by B.B. Pelletier
Let’s take a look at the velocity of the new .22-caliber Evanix Renegade pistol. As we do, pay attention to how I adjust the fill level as I go. This is a classic demonstration of why a PCP owner needs a chronograph.
Velocity with Crosman Premiers: single-action
Remember that this pistol, and all Renegades for that matter, will be more powerful in the single-action mode. That’s because the hammer has more inertia in this mode. I filled the pistol by hand pump to 3,200 psi and got the following from .22-caliber Crosman Premiers:
The average was 785 f.p.s., which is a muzzle energy of 19.57 foot pounds. The pellets were loose in the chambers and the straight drop of velocity leads me to suspect the Premier is not the pellet for this pistol.
Velocity with Crosman Premiers: double-action
I learned a lot from this test. First, a 3200 psi fill is WAY over the top for double-action work! The valve is partially locked a long time, as you can see by the rising velocities. Second, after this string, the gun was down to 1,500 psi, just like the rifle was! So, it needs a much lower fill to achieve top velocity – just like many of the first-generation Condors.
I won’t give you an average velocity, but I would limit my fill to 2800 psi after seeing this string. Maybe that would start the velocity at 719 f.p.s. I would then get 9 or 10 good shots that would average around 730 f.p.s., for a muzzle energy of 16.93 foot-pounds.
Velocity with Beeman Kodiaks: single-action
I filled the pistol to 3300 psi for the Beeman Kodiak pellets fired single-action. That gave the following string:
The average of that 8-shot string is 692 f.p.s., for a muzzle energy of 22.34 foot-pounds. I got perhaps one additional usable shot for the extra pressure, but only owners of Hill pumps and AirForce pumps (and Benjamin Discovery pumps) can go that high. That pressure will destroy an FX or Axsor pump.
Velocity with Beeman Kodiaks: double-action
I stopped the fill at 2800 psi for the double-action string. That gave these results:
I let the string go on longer to demonstrate how fast the velocity falls after you’re off the power curve. And, 2800 psi is still too much starting pressure for double-action work with this pistol. So, again, no average is given. A 2600 psi fill might net about 7-8 good shots. If we use 620 as the average, the gun produces 17.93 foot pounds.
Velocity with Eun Jins: single-action
In the Renegade rifle report, we saw that Eun Jin pellets are the best, and they continue to be so with this pistol. I filled to 3300 psi and got this string:
Once again, I let the string go longer than I felt was necessary to demonstrate how quickly the power drops off after the power curve is gone. I normally would have stopped after shot No. 7 if I were chronographing the shots, or stop after one cylinder if I were in the field. That’s easy to remember. Then I’d have an average of around 610 f.p.s. for a muzzle energy of 23.47 foot pounds. In a PISTOL!
Velocity with Eun Jins: double-action
This time I filled to only 2600 psi and got the following string:
I computed the average for this 9-shot string, and it was 551 f.p.s., which is a muzzle energy of 19.15 foot pounds. Not too shabby for a fast-shooting revolver.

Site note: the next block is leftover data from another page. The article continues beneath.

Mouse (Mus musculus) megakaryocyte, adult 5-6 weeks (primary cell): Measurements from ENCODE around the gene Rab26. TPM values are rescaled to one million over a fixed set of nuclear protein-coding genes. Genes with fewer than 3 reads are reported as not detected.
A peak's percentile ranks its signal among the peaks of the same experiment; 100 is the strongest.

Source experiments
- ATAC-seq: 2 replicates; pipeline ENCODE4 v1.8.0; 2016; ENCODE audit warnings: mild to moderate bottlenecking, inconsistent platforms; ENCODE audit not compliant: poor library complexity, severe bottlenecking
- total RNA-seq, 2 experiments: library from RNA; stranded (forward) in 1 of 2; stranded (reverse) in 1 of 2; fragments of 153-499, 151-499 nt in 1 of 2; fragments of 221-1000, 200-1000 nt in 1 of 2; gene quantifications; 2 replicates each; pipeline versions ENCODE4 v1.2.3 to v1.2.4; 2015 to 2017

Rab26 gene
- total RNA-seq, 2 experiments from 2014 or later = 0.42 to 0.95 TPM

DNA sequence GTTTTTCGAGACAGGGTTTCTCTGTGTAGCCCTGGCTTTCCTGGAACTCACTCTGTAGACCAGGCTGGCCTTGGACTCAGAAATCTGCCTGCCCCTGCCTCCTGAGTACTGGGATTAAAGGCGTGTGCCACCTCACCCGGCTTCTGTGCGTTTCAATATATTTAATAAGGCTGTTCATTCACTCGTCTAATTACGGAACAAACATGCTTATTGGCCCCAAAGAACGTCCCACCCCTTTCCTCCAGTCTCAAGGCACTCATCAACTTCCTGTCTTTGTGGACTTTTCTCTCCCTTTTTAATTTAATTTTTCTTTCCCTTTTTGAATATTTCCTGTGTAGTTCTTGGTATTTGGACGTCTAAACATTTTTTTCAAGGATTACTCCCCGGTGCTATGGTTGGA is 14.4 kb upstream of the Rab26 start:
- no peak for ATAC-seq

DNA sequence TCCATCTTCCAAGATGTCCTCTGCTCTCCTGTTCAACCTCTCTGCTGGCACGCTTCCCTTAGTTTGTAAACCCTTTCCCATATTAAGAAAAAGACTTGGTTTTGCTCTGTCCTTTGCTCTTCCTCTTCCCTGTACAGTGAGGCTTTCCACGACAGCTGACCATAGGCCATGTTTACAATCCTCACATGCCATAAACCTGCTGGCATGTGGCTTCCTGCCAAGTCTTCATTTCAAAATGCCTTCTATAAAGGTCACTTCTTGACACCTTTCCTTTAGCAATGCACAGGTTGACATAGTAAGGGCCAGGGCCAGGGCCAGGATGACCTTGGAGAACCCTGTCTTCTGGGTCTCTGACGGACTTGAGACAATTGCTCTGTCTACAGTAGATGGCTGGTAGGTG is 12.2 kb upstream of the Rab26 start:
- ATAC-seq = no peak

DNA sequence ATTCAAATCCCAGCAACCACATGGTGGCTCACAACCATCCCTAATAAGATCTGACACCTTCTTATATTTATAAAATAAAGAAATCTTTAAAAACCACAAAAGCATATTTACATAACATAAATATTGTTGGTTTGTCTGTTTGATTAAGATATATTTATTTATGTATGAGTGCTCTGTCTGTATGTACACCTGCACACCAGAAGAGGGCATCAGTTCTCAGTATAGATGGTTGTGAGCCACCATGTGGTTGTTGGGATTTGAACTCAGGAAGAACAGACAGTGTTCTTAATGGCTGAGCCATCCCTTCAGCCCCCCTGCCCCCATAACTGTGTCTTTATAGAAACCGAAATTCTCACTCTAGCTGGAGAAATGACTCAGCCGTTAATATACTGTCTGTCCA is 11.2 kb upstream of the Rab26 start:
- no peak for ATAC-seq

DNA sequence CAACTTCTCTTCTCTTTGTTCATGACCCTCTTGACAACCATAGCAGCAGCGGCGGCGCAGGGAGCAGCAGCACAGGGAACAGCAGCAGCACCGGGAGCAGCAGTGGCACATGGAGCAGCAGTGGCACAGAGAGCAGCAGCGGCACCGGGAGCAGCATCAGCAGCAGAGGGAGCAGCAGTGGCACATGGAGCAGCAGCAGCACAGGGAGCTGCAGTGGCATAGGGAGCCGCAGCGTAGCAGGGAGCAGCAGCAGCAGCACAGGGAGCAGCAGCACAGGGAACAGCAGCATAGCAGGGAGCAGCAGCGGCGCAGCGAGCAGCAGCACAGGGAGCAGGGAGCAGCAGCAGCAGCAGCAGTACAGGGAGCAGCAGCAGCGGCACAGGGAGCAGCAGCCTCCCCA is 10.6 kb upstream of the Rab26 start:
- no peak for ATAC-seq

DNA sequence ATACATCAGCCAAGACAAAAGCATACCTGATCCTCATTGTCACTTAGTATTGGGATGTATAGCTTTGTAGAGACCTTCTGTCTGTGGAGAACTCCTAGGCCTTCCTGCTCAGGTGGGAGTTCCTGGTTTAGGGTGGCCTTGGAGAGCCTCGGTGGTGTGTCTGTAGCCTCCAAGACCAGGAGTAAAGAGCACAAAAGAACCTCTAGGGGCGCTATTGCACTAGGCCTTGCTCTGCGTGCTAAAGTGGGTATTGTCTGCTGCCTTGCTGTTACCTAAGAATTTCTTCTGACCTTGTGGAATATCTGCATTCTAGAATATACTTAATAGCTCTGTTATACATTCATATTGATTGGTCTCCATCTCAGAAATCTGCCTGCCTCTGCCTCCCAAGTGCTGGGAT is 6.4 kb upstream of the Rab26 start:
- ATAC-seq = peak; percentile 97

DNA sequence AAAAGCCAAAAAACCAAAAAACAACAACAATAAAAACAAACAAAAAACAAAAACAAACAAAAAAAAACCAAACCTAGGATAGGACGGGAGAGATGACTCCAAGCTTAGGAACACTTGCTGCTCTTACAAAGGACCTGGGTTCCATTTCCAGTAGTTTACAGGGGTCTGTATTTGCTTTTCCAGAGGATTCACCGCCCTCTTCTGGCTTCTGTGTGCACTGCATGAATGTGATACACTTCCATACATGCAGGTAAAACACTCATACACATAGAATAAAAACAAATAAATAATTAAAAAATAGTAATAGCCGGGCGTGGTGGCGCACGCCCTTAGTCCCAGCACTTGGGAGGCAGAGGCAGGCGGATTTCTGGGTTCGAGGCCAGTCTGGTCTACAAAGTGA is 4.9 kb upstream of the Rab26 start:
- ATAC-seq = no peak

What have we learned?
First, that powerful air pistols don’t get many shots. Their barrels are short for pneumatics and so are their reservoirs. Both conspire to limit the number of shots. Second, we see that the Renegade valve works the same way in both the rifle and pistol. For the record, you’ll shoot the gun single-action most of the time (for improved accuracy) and only resort to double-action for a fast follow-up shot.
Next, we’ll look at the accuracy.
53 thoughts on “Evanix Renegade double-action pistol Part 2”
Goodmorning B.B. We’re all wondering about it’s accuracy. Put on my trifocles and saw the needle on my Discovery pump’s needle behave the way you said it should. Thanks for your patience on that one. I’m still awaiting the 24″ barrel for my TalonSS. Looking fwd to running the numbers on the chrony. Wayne, a question please, your S410 verses you Condor with its bloop tube which one comes out on top and why? B.B. can I get the power of a Condor from my TalonSS with its 24″ barrel? Thanks much, Mr.B
Me again B.B. The lubrication requirements of the various types of air guns–excellent topic thank you very much. What is the difference between the seals used in a HPA/C02 PCP and those used in a C02 only gun, based on their different lubrication requirements,ie, no pellet gun oil introduced into the HPA/C02 powered guns? Thanks again Mr.B
I’d just polish the faces of the contact surfaces of the trigger to sear and the sear to hammer with a buffing wheel and some jeweler’s rouge or similar.
Won’t the nickel only be as smooth as the underlying metal?
Oh, grease the contact points, too. then cut a couple coils off that trigger spring to really take a couple pounds off the stock trigger.
which is better, af ord or a chevvy, a toyota or a honda?
It all depends on what you like.
Ni is hard and smooth wearing. We have a process the co-deposits Teflon for hard wear surfaces. But even regular bright Ni is smooth and hard, less likely to gall than brass.
I wondered about that spring. It looks very stout. I’ll bring the parts in tomorrow and see if the lab manager will let me experiment. I may get another trigger to mess around with plating.
I left out that plated Ni “levels” meaning it fills in groves if enough is applied.
The Talon SS with a 24″bbl delivers about 45 foot pounds.
The Condor I have is .22 cal. It shoots heavier pellets faster than the Air Airs s410. The s410 can shoot a 10.6 gr. kodiak 1014fps, but the Condor shoots 16 gr. over 1,200fps, (if I remember right)..
The trigger on both are very good, I like the S410 just a little better.. The ease of filling is a win for the Condor, by just a little..
The S410 is more quite, by maybe 50%, so it is very quite..
The S410 is easier for me to hold and shoot, with a wood stock. The Condor, with the round tank as a butt stock, is hard for me to get eye relief.
I finally took B.B.s advice and twisted the scope so, the gun is laying on a 20 degree angle, with the pistol grip laying out to my right, instead of straight down. (I think this is what you meant B.B.) It is a little tricky adjusting the scope, for different power levels, but way better on the eye relief issue..
For me, I shoot slightly better groups with the S410, even out to 50 yards.. for sure out to 30 yards.. but only 1/4″ tighter groups than the Condor.. and that could just be me, and the eye relief issue..